Central banks progress GovCoins ambitions

July 2023: The latest survey by the Bank for International Settlements (BIS) shows that central banks are increasingly working on Central Bank Digital Currencies (CBDCs), or GovCoins, with 93% of central bank’s surveyed stating they are engaged in the area and more than half are already experimenting or working on pilot schemes. The findings come as the European Commission has published legislative proposals on a digital euro and as the European Central Bank enters the closing stages of its investigation stage on its design and distribution.
The European Commission has published legislative proposals on a digital euro.

Of the respondents to the BIS survey engaged in CBDC work all are working on a retail CBDC, intended for use by households and firms for everyday transactions, while three quarters are also working on a wholesale CBDC, meant for use for transactions between banks, central banks and other financial institutions - serving a similar role as reserves or settlement balances held at central banks.

In general, progress on retail CBDCs is more advanced than wholesale CBDCs. The findings show the main reasons for considering the issuance of a retail CDBC are payments efficiency, payments safety and financial inclusion. For wholesale CBDCs cross border payments efficiency is the standout reason. 86 central banks, representing 94 per cent of global economic output and 82 per cent of the world’s population, took part in the survey.

At EU level there has been a major step made towards a digital euro with the European Commission recently releasing legislative proposals in the area. The ECB warmly welcomed the proposals as they would ‘establish a framework facilitating the introduction of a digital euro that is widely usable and available throughout the euro area’ while the proposals also protect the legal tender status of euro cash. The proposals also support a high degree of privacy and data protection for users, while minimising money laundering and terrorist financing risks.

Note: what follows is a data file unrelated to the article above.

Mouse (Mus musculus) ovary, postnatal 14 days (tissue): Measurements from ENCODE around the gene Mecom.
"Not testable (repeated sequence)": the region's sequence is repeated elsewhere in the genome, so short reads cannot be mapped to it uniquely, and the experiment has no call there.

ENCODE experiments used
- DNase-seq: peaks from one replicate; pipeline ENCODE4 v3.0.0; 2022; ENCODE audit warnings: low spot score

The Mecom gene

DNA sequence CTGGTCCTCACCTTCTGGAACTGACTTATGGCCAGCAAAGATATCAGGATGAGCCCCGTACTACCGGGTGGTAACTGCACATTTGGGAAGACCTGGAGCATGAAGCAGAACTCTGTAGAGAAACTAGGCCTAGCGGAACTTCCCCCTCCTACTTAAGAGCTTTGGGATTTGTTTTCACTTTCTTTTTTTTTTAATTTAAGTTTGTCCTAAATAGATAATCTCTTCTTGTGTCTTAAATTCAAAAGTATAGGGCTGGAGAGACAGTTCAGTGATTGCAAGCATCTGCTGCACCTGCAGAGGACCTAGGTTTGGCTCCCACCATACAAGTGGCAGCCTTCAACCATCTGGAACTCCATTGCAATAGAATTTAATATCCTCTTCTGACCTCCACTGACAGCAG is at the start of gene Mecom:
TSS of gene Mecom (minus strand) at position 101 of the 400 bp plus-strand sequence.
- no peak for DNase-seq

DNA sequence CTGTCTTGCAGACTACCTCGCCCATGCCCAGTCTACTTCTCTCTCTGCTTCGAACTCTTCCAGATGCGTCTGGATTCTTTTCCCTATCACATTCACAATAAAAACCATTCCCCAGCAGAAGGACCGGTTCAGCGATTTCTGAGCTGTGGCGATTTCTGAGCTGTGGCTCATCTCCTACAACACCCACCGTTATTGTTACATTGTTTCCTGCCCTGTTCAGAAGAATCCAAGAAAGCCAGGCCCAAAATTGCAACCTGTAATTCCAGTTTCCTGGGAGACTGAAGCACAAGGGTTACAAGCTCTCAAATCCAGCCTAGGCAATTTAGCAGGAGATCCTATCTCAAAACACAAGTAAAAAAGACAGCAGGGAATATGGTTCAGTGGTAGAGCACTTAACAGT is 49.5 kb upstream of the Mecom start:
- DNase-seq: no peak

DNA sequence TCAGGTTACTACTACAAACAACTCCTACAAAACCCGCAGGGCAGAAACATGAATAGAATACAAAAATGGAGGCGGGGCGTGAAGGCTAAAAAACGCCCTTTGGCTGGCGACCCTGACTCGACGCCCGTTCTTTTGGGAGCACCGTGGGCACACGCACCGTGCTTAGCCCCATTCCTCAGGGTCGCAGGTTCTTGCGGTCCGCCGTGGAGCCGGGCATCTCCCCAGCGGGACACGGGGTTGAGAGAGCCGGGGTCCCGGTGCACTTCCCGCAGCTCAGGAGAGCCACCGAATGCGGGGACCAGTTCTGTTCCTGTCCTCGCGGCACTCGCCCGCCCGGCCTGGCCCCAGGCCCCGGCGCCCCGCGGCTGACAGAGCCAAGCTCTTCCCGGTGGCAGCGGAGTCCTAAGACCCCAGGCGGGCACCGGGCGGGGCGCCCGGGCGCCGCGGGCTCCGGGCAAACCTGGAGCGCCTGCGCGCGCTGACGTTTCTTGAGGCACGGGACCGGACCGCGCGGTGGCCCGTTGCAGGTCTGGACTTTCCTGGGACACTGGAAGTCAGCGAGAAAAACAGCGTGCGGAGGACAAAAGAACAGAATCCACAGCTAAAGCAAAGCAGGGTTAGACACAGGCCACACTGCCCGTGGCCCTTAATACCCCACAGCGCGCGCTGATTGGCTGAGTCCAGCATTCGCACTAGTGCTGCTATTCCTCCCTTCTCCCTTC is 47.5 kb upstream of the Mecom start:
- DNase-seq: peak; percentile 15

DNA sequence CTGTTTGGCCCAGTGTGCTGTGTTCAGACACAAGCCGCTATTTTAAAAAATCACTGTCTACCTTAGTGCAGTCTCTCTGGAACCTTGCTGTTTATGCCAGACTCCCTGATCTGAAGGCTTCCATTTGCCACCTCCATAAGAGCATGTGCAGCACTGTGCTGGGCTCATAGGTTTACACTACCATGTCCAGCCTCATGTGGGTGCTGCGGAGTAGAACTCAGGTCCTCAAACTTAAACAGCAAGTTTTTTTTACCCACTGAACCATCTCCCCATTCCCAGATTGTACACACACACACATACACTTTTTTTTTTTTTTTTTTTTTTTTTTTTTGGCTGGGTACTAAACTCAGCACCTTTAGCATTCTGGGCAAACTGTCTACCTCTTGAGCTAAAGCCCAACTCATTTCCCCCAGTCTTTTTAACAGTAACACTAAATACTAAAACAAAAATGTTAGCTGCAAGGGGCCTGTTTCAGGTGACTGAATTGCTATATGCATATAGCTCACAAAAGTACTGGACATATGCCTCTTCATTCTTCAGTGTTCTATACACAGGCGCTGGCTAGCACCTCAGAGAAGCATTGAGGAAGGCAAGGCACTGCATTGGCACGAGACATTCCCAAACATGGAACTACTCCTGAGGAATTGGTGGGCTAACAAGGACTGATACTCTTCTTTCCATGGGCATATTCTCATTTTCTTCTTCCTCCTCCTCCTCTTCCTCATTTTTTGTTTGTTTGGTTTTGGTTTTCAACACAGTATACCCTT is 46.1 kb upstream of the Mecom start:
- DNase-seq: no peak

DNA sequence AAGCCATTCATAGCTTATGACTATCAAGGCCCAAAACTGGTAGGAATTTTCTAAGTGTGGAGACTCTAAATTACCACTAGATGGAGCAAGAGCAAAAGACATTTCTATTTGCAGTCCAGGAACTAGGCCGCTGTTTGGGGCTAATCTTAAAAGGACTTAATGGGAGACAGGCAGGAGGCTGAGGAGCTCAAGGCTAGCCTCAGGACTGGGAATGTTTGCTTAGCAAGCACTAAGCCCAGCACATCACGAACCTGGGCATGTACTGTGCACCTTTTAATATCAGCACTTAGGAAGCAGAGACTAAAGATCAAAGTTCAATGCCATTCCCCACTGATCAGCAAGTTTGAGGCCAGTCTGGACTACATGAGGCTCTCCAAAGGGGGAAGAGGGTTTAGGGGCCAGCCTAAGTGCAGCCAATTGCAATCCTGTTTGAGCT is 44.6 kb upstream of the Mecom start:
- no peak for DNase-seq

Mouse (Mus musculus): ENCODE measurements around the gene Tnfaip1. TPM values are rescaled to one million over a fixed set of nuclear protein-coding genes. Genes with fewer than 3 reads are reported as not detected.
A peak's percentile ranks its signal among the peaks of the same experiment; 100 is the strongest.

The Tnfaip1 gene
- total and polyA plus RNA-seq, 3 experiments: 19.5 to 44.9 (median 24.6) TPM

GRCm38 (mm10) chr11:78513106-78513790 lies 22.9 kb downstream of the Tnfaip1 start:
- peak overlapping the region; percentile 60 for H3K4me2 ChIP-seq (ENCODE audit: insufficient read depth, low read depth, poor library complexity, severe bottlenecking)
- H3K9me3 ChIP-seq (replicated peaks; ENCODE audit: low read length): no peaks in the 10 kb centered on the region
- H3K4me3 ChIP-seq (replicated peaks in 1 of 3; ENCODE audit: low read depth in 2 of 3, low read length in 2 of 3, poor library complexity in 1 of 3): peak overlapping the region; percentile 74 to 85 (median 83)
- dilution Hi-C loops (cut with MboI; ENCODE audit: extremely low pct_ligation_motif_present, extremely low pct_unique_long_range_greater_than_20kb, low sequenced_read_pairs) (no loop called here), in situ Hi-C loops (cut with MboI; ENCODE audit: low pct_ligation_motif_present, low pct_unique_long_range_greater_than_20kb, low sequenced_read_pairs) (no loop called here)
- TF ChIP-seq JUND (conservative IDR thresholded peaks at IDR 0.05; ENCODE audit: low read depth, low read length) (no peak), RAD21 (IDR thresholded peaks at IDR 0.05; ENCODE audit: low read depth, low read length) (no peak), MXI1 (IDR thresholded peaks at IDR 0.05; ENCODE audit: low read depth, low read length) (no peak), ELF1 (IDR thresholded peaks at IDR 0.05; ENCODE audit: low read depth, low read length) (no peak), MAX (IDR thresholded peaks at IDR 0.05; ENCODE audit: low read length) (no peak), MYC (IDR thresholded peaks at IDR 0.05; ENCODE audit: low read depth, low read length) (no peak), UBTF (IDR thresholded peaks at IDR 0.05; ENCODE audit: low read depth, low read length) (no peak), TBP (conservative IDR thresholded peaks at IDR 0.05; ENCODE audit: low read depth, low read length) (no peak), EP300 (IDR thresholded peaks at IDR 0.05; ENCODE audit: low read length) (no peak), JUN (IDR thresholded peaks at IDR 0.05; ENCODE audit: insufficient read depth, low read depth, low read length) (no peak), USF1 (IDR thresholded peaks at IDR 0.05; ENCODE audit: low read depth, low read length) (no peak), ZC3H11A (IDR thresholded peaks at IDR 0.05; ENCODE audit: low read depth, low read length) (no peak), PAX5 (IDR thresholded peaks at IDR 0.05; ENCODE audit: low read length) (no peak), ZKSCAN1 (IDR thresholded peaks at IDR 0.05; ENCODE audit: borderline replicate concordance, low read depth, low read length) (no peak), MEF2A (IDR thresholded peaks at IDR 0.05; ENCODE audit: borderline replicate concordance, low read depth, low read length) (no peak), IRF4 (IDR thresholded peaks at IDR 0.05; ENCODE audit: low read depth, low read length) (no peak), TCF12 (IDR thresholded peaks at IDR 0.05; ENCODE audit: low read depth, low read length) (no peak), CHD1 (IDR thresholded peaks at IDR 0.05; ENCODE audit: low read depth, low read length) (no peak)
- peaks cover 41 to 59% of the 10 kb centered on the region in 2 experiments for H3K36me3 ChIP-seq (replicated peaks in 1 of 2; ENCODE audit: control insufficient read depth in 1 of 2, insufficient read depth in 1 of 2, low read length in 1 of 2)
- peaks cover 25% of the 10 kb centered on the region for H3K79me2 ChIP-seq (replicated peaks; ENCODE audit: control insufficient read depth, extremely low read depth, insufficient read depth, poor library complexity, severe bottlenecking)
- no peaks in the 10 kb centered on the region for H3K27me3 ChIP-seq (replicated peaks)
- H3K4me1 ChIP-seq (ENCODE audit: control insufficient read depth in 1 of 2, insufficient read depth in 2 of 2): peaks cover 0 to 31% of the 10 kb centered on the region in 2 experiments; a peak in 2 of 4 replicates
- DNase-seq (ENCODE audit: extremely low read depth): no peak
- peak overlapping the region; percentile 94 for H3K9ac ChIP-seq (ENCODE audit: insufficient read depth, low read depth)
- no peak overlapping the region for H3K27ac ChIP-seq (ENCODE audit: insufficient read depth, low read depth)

They also enable offline digital euro payments, to provide cash-like privacy levels.

In its latest progress report on its proposed retail CBDC, the digital euro, the ECB outlined its key characteristics and features with Payment Services Providers, as defined in the Payment Services Directive (PSD2), to be central to the onboarding/KYC and distribution of the digital euro. It also presented the findings of a study that evaluated people’s views on specific features of a potential digital wallet to ensure a digital euro can meet users expectations. An essential feature of such a wallet is person-to-person money transfers according to the study. Another desired feature is offline payments, a feature not widely available when using digital currencies but, as mentioned above, the EU Commission wants to legislate for. Budget management tools and conditional payments (such as payment on delivery and pay-per-use) are other desirable features.

The ECB is scheduled to complete its investigation phase on the digital euro’s design and distribution in the Autumn at which point, given the enthusiasm shown by both ECB and Commission members for the project, it will almost certainly begin the preparation phase that will involve the development and testing of a digital euro.